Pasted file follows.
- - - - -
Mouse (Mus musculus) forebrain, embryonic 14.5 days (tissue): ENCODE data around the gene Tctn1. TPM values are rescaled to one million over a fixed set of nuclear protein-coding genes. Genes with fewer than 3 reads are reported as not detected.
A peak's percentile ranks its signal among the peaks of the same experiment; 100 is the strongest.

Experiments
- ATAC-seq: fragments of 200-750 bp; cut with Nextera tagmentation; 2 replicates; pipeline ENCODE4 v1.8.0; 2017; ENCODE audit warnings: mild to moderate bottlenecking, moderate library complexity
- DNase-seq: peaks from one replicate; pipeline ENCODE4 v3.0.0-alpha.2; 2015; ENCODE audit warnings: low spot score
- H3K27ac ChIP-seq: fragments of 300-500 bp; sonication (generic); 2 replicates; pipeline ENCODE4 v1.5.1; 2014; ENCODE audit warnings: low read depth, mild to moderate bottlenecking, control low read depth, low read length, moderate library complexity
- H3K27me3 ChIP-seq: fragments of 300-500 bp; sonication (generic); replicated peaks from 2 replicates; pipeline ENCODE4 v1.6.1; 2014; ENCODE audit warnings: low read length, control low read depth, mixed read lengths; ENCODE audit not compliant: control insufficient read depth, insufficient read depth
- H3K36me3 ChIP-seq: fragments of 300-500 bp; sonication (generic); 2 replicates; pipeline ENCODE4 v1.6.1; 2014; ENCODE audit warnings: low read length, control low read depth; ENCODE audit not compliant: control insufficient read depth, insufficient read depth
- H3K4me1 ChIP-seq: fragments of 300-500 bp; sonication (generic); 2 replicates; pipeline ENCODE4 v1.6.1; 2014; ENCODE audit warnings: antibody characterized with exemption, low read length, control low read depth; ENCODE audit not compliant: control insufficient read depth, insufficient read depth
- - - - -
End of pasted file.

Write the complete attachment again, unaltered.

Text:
Mouse (Mus musculus) forebrain, embryonic 14.5 days (tissue): ENCODE data around the gene Tctn1. TPM values are rescaled to one million over a fixed set of nuclear protein-coding genes. Genes with fewer than 3 reads are reported as not detected.
A peak's percentile ranks its signal among the peaks of the same experiment; 100 is the strongest.

Experiments
- ATAC-seq: fragments of 200-750 bp; cut with Nextera tagmentation; 2 replicates; pipeline ENCODE4 v1.8.0; 2017; ENCODE audit warnings: mild to moderate bottlenecking, moderate library complexity
- DNase-seq: peaks from one replicate; pipeline ENCODE4 v3.0.0-alpha.2; 2015; ENCODE audit warnings: low spot score
- H3K27ac ChIP-seq: fragments of 300-500 bp; sonication (generic); 2 replicates; pipeline ENCODE4 v1.5.1; 2014; ENCODE audit warnings: low read depth, mild to moderate bottlenecking, control low read depth, low read length, moderate library complexity
- H3K27me3 ChIP-seq: fragments of 300-500 bp; sonication (generic); replicated peaks from 2 replicates; pipeline ENCODE4 v1.6.1; 2014; ENCODE audit warnings: low read length, control low read depth, mixed read lengths; ENCODE audit not compliant: control insufficient read depth, insufficient read depth
- H3K36me3 ChIP-seq: fragments of 300-500 bp; sonication (generic); 2 replicates; pipeline ENCODE4 v1.6.1; 2014; ENCODE audit warnings: low read length, control low read depth; ENCODE audit not compliant: control insufficient read depth, insufficient read depth
- H3K4me1 ChIP-seq: fragments of 300-500 bp; sonication (generic); 2 replicates; pipeline ENCODE4 v1.6.1; 2014; ENCODE audit warnings: antibody characterized with exemption, low read length, control low read depth; ENCODE audit not compliant: control insufficient read depth, insufficient read depth